• Pirates starter Francisco Liriano held talks with the Red SoxTwinsAstros, and Royals before re-signing with Pittsburgh, the lefty told Dan Zangrilli of 93.7 The Fan (Twitter links). Kansas City went as high as $36MM over three years, said Liriano, who ultimately took home $39MM from the Pirates. Interestingly, Liriano noted that he felt the qualifying offer did not significantly hinder his market.
  • If Brandon Moss and Nick Swisher prove their health this spring, outfielder David Murphy (or another roster candidate) will likely need to be dealt before breaking camp, Paul Hoynes of the Plain Dealer writes. It may be hard to find a taker without eating a good bit of Murphy’s $6MM salary, should that come to pass. For now, this remains an interesting story to watch over the coming months.
  • While the Tigers do have some worrying signs in their large contracts and low-rated farm, they are not yet facing the kind of difficulties that the Phillies have found, Mike Petriello of Fangraphs writes. If nothing else, Detroit still looks to be legitimately competitive at present, and has time to prepare for a soft landing when its window does finally begin closing.


Latest On Phil Coke

Lefty Phil Coke is one of relatively few remaining relievers on the free agent market. Last we checked in, we heard that the Marlins are interested and that Coke still has hope of landing a big league deal. Indeed, as I noted in that post, there are some positive indicators for his ability to contribute. And he does seem to be drawing wide interest. Here’s the latest:

  • Coke has several minor league offers with camp invites in hand, but is still waiting for that elusive 40-man spot, Jason Beck of MLB.com tweets. A deal could be in place by the end of this week, per Beck, which would allow Coke to avoid missing too much spring time.
  • Coke recently threw for the Royals, Beck also reports. Kansas City would look to represent a nice opportunity for Coke: beyond Tim Collins, the club is short on experienced southpaws. And presumably,  K.C. will allow Brandon Finnegan to develop as a starter.
  • The Rangers could well add Coke, per MLB.com’s T.R. Sullivan. Texas is still having conversations with Coke’s camp, but it appears that the pitcher is still asking the team to give him a major league deal.

Heyman On Contracts: Herrera, Holland, Coffey, Middlebrooks

Jon Heyman of CBSSports.com provides some finer details on various recently-struck contracts from around the game (links to Twitter):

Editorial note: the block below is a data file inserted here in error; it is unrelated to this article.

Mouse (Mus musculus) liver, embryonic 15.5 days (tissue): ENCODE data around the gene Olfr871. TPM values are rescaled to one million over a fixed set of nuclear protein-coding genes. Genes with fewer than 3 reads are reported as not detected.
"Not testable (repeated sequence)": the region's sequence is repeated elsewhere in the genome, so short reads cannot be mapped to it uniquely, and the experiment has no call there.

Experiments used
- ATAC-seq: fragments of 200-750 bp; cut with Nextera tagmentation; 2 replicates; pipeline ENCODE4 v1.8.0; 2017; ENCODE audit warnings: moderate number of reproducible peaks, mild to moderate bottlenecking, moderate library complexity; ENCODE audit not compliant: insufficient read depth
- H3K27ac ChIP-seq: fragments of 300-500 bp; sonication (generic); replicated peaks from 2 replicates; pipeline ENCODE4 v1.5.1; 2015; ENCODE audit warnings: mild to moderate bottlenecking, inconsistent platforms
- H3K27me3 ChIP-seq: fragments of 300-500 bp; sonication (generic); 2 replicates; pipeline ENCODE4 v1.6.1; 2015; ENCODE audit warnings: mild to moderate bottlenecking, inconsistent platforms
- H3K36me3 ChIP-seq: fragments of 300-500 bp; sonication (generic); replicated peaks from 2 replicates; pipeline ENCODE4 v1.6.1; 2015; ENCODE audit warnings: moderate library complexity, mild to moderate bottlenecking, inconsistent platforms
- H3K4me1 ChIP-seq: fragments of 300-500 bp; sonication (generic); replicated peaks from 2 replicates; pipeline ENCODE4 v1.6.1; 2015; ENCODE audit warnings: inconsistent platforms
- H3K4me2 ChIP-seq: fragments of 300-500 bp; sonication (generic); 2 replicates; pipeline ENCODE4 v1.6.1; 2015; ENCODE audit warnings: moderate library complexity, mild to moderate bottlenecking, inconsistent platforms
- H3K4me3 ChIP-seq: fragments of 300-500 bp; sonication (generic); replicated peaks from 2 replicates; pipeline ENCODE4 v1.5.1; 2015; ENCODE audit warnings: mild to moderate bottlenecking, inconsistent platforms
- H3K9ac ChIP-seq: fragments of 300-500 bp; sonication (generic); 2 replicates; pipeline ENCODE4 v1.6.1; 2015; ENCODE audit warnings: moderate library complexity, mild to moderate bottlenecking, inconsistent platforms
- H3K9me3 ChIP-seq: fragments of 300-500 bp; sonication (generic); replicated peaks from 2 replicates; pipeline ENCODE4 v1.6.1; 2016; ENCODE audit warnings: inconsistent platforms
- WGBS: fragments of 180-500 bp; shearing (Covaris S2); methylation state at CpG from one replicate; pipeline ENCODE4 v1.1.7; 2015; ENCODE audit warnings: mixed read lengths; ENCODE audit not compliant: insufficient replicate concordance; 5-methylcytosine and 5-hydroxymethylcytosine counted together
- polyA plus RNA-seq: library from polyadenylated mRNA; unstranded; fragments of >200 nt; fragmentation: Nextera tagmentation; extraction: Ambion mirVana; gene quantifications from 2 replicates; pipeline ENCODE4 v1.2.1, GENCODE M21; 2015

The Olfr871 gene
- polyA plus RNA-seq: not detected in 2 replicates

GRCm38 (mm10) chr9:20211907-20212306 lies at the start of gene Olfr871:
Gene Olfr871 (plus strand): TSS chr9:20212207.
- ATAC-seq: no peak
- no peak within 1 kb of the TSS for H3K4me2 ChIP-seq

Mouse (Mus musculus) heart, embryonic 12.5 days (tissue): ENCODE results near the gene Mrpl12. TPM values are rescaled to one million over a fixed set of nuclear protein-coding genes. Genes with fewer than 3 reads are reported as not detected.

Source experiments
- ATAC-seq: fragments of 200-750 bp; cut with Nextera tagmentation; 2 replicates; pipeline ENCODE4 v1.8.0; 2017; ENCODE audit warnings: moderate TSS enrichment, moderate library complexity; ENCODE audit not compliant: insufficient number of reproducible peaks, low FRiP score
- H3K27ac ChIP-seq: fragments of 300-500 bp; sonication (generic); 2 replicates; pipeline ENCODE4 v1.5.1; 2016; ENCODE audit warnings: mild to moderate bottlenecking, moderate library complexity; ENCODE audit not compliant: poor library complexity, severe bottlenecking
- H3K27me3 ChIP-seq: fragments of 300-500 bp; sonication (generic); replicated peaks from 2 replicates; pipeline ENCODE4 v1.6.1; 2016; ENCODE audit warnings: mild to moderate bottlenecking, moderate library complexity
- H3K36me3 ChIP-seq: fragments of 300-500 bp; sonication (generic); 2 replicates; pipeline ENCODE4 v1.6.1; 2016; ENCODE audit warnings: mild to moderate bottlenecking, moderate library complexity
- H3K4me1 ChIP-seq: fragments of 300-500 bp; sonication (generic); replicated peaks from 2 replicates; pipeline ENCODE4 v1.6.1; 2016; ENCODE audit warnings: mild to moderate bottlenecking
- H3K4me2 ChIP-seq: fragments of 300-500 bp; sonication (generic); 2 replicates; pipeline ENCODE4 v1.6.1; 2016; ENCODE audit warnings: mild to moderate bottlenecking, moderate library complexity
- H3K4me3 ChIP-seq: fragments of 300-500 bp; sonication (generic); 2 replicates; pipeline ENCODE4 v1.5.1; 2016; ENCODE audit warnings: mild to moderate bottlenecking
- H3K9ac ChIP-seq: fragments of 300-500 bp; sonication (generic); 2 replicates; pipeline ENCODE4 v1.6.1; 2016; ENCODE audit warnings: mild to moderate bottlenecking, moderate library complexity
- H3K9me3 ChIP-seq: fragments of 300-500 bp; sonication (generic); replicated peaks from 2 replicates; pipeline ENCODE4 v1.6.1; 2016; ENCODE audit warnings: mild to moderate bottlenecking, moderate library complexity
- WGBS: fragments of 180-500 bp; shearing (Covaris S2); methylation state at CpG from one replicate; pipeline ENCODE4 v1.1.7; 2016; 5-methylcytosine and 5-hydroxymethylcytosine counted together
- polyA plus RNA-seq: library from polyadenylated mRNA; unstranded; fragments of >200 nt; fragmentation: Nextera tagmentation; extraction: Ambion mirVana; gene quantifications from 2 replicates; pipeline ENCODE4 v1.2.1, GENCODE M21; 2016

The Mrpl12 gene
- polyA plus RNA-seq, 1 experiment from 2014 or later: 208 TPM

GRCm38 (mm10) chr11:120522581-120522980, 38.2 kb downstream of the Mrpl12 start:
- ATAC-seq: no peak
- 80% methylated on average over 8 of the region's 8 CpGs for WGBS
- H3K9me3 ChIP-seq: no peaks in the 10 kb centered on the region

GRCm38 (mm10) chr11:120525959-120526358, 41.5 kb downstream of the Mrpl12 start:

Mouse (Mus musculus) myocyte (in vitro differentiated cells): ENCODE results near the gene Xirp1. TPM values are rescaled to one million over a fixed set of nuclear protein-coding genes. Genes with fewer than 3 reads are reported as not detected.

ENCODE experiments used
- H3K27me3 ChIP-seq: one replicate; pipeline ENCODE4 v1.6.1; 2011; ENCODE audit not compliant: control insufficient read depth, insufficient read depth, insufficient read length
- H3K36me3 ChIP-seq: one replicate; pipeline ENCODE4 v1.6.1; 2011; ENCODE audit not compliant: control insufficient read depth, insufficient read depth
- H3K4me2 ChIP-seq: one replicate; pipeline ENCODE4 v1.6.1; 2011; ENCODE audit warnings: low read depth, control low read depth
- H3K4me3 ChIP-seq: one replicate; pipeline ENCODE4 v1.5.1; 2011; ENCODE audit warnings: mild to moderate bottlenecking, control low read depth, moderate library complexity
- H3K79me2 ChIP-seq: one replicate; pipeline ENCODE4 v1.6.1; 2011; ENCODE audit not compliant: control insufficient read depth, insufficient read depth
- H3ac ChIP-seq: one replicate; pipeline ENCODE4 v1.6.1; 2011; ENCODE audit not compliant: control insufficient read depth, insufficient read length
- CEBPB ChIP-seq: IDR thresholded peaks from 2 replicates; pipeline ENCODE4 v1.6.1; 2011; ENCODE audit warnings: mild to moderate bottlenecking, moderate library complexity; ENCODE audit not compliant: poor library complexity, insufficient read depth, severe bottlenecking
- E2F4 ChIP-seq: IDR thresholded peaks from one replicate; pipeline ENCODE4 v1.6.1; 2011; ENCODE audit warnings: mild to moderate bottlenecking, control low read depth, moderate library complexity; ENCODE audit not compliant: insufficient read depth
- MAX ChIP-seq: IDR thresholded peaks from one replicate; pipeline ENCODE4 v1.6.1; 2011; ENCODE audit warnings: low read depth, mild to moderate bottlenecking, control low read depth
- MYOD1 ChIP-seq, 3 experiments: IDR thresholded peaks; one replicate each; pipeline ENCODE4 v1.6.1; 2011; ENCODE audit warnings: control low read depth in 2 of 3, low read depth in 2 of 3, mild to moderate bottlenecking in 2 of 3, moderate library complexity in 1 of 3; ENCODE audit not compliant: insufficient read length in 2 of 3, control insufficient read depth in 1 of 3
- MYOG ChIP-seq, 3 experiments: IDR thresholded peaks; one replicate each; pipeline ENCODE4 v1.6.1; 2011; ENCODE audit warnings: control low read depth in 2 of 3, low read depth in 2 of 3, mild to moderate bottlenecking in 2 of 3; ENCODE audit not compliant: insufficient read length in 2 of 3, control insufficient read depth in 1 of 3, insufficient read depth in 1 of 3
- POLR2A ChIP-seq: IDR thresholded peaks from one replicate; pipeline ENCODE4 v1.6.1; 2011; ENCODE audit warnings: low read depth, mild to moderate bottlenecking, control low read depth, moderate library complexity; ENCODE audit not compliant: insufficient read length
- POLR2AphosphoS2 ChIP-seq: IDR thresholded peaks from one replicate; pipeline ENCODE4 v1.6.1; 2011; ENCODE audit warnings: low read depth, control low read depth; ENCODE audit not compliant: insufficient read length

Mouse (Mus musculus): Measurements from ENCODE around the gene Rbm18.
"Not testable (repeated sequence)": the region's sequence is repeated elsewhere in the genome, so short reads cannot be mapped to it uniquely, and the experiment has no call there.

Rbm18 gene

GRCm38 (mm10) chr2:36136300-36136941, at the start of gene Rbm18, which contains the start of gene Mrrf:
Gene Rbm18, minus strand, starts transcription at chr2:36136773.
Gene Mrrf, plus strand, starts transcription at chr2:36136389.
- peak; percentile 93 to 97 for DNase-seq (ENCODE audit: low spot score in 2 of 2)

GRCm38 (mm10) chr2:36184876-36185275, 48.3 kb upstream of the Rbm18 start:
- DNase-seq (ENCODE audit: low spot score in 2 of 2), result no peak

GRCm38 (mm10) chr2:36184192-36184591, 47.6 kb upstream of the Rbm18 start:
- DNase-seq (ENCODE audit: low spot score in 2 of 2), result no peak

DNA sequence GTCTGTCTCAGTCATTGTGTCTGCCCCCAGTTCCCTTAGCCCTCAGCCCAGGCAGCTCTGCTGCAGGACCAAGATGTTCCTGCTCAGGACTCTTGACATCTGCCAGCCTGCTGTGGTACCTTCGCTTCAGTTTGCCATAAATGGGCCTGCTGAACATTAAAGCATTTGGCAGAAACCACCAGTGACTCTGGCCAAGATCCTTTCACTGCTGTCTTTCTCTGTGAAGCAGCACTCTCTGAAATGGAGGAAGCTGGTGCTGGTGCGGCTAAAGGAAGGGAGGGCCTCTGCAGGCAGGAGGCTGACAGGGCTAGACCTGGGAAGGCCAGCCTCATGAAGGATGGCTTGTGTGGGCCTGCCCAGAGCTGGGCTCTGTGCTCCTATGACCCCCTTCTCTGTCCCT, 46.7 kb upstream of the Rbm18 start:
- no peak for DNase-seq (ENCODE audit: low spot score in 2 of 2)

• Under his two-year dealRoyals reliever Kelvin Herrera can tack on an additional $250K to his 2016 salary based on games finished in 2015. That is not much, but does give at least some suggestion that he and the team have conceived of the possibility that he could end up in a closing role at some point.
  • Of course, Herrera is not first or even second in the pecking order there. Royals pen mate Greg Holland will handle the ninth until further notice, and his one-year deal to avoid arbitration contains several bonus provisions, including a $100K bump for taking home another reliever of the year award.
  • Todd Coffey‘s minor league deal with the Braves would pay him $800K annually for his time in the majors, if he can crack the roster. Coffey can also earn up to $200K through incentives.
  • The Padres will pay pre-arbitration-eligible third baseman Will Middlebrooks rather well. He will make $540,500 over his time in the majors and $324,300 for whatever time he spends in the minors. Last year at this time, MLBTR’s Zach Links took an interesting look at how teams pay pre-arb players.

Quick Hits: Royals, Hall, Red Sox, Astros

Entering 2015, the Royals possess baseball’s best defense, writes Anthony Castrovince of Sports On Earth. With stalwarts like Alex Gordon, Lorenzo Cain, Salvador Perez, Eric Hosmer, and Alcides Escobar, the club can count on preventing dozens of runs next season. On the bench lurks speedy defensive whiz Jarrod Dyson to help track down fly balls. Rounding out Castrovince’s top five defenses are the Orioles, Reds, Yankees, and Cardinals.

  • Baseball is fighting for relevance, writes Dan Bickley of the Arizona Republic. While football can claim a larger fandom than baseball, it’s not the job of Commissioner Rob Manfred to reverse that trend. Instead, the league needs to improve its relevance with youth. A lot of attention has fixated on minor tweaks to the game like a faster pace of play. Diamondbacks president Derrick Hall has some more novel ideas for improving the fan experience. He suggests letting the home team take batting practice second to improve player-fan interactions. He also proposes using pre-game fielding practice as a stage for displays of athleticism.